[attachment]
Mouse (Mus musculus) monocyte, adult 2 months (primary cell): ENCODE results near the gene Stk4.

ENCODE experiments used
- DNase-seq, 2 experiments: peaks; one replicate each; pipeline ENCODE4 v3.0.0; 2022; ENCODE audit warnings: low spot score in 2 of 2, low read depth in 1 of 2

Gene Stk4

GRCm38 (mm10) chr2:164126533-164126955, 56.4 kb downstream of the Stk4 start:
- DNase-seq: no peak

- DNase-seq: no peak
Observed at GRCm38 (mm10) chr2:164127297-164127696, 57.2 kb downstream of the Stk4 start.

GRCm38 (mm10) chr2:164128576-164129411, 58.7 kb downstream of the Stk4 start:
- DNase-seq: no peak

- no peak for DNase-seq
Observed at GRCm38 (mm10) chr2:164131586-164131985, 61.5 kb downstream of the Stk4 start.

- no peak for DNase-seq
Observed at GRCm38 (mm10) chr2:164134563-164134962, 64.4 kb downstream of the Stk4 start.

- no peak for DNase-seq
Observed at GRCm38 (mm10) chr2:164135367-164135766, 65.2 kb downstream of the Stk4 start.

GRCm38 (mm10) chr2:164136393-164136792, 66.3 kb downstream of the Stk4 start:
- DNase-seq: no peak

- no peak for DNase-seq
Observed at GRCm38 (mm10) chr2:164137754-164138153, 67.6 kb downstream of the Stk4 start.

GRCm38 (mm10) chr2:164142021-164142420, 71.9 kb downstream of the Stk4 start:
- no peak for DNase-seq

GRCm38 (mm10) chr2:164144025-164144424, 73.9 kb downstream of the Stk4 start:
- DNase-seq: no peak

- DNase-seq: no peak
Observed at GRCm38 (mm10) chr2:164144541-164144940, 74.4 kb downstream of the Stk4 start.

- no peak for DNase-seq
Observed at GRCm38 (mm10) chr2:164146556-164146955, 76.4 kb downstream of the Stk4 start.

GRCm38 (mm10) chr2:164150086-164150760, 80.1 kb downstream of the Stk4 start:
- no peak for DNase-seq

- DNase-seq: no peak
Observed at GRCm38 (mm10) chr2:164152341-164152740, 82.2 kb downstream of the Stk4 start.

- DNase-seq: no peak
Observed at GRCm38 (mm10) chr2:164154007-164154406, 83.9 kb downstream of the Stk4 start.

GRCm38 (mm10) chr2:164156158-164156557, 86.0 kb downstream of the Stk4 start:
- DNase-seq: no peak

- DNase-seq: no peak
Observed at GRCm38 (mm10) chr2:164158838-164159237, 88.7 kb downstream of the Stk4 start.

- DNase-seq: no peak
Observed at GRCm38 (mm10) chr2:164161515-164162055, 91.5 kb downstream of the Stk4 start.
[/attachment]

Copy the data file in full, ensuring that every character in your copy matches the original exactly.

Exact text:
Mouse (Mus musculus) monocyte, adult 2 months (primary cell): ENCODE results near the gene Stk4.

ENCODE experiments used
- DNase-seq, 2 experiments: peaks; one replicate each; pipeline ENCODE4 v3.0.0; 2022; ENCODE audit warnings: low spot score in 2 of 2, low read depth in 1 of 2

Gene Stk4

GRCm38 (mm10) chr2:164126533-164126955, 56.4 kb downstream of the Stk4 start:
- DNase-seq: no peak

- DNase-seq: no peak
Observed at GRCm38 (mm10) chr2:164127297-164127696, 57.2 kb downstream of the Stk4 start.

GRCm38 (mm10) chr2:164128576-164129411, 58.7 kb downstream of the Stk4 start:
- DNase-seq: no peak

- no peak for DNase-seq
Observed at GRCm38 (mm10) chr2:164131586-164131985, 61.5 kb downstream of the Stk4 start.

- no peak for DNase-seq
Observed at GRCm38 (mm10) chr2:164134563-164134962, 64.4 kb downstream of the Stk4 start.

- no peak for DNase-seq
Observed at GRCm38 (mm10) chr2:164135367-164135766, 65.2 kb downstream of the Stk4 start.

GRCm38 (mm10) chr2:164136393-164136792, 66.3 kb downstream of the Stk4 start:
- DNase-seq: no peak

- no peak for DNase-seq
Observed at GRCm38 (mm10) chr2:164137754-164138153, 67.6 kb downstream of the Stk4 start.

GRCm38 (mm10) chr2:164142021-164142420, 71.9 kb downstream of the Stk4 start:
- no peak for DNase-seq

GRCm38 (mm10) chr2:164144025-164144424, 73.9 kb downstream of the Stk4 start:
- DNase-seq: no peak

- DNase-seq: no peak
Observed at GRCm38 (mm10) chr2:164144541-164144940, 74.4 kb downstream of the Stk4 start.

- no peak for DNase-seq
Observed at GRCm38 (mm10) chr2:164146556-164146955, 76.4 kb downstream of the Stk4 start.

GRCm38 (mm10) chr2:164150086-164150760, 80.1 kb downstream of the Stk4 start:
- no peak for DNase-seq

- DNase-seq: no peak
Observed at GRCm38 (mm10) chr2:164152341-164152740, 82.2 kb downstream of the Stk4 start.

- DNase-seq: no peak
Observed at GRCm38 (mm10) chr2:164154007-164154406, 83.9 kb downstream of the Stk4 start.

GRCm38 (mm10) chr2:164156158-164156557, 86.0 kb downstream of the Stk4 start:
- DNase-seq: no peak

- DNase-seq: no peak
Observed at GRCm38 (mm10) chr2:164158838-164159237, 88.7 kb downstream of the Stk4 start.

- DNase-seq: no peak
Observed at GRCm38 (mm10) chr2:164161515-164162055, 91.5 kb downstream of the Stk4 start.